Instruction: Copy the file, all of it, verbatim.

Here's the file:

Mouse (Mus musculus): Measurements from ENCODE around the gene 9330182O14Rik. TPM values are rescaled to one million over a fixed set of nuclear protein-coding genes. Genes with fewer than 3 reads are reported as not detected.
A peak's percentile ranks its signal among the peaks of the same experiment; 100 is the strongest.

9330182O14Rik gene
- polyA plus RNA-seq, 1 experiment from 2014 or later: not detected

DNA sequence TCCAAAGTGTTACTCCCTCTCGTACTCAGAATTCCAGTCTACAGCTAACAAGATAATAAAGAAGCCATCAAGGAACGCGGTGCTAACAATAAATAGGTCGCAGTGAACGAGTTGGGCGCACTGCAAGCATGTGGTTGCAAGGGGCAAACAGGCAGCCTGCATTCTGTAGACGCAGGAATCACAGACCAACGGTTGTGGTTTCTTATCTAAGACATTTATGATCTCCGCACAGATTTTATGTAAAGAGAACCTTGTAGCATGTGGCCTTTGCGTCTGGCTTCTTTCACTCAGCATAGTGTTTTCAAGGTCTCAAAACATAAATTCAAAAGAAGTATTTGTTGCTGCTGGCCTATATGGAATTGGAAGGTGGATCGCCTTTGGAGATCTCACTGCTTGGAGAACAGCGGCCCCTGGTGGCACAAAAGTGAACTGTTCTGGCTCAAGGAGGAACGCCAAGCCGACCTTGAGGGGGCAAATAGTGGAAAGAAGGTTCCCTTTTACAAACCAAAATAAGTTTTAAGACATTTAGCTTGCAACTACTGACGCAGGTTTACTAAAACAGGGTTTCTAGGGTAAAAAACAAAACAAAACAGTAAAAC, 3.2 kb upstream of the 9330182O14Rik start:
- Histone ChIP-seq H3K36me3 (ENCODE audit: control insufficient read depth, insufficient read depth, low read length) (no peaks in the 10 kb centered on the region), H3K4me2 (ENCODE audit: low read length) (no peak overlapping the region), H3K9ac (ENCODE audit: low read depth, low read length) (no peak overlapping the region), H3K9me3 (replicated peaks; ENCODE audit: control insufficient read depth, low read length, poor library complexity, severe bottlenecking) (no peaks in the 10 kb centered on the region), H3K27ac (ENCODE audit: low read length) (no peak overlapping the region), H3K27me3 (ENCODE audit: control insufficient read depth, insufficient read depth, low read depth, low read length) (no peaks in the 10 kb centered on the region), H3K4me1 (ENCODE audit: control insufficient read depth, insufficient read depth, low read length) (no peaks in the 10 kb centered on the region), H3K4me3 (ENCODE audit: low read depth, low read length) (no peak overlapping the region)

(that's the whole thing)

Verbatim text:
Mouse (Mus musculus): Measurements from ENCODE around the gene 9330182O14Rik. TPM values are rescaled to one million over a fixed set of nuclear protein-coding genes. Genes with fewer than 3 reads are reported as not detected.
A peak's percentile ranks its signal among the peaks of the same experiment; 100 is the strongest.

9330182O14Rik gene
- polyA plus RNA-seq, 1 experiment from 2014 or later: not detected

DNA sequence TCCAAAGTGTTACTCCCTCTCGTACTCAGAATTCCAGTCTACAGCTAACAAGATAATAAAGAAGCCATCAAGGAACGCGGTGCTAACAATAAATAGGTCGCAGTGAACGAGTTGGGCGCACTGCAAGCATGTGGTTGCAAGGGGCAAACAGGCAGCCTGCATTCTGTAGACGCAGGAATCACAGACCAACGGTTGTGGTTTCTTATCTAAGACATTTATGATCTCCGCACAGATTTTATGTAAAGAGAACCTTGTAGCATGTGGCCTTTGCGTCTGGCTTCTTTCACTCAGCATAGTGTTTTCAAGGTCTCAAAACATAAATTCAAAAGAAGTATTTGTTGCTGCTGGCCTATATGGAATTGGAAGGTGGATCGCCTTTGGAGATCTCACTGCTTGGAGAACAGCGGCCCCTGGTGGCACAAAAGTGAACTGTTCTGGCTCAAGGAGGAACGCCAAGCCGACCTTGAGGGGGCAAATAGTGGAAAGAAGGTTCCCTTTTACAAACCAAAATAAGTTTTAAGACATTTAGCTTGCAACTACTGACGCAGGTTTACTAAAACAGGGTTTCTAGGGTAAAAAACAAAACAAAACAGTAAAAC, 3.2 kb upstream of the 9330182O14Rik start:
- Histone ChIP-seq H3K36me3 (ENCODE audit: control insufficient read depth, insufficient read depth, low read length) (no peaks in the 10 kb centered on the region), H3K4me2 (ENCODE audit: low read length) (no peak overlapping the region), H3K9ac (ENCODE audit: low read depth, low read length) (no peak overlapping the region), H3K9me3 (replicated peaks; ENCODE audit: control insufficient read depth, low read length, poor library complexity, severe bottlenecking) (no peaks in the 10 kb centered on the region), H3K27ac (ENCODE audit: low read length) (no peak overlapping the region), H3K27me3 (ENCODE audit: control insufficient read depth, insufficient read depth, low read depth, low read length) (no peaks in the 10 kb centered on the region), H3K4me1 (ENCODE audit: control insufficient read depth, insufficient read depth, low read length) (no peaks in the 10 kb centered on the region), H3K4me3 (ENCODE audit: low read depth, low read length) (no peak overlapping the region)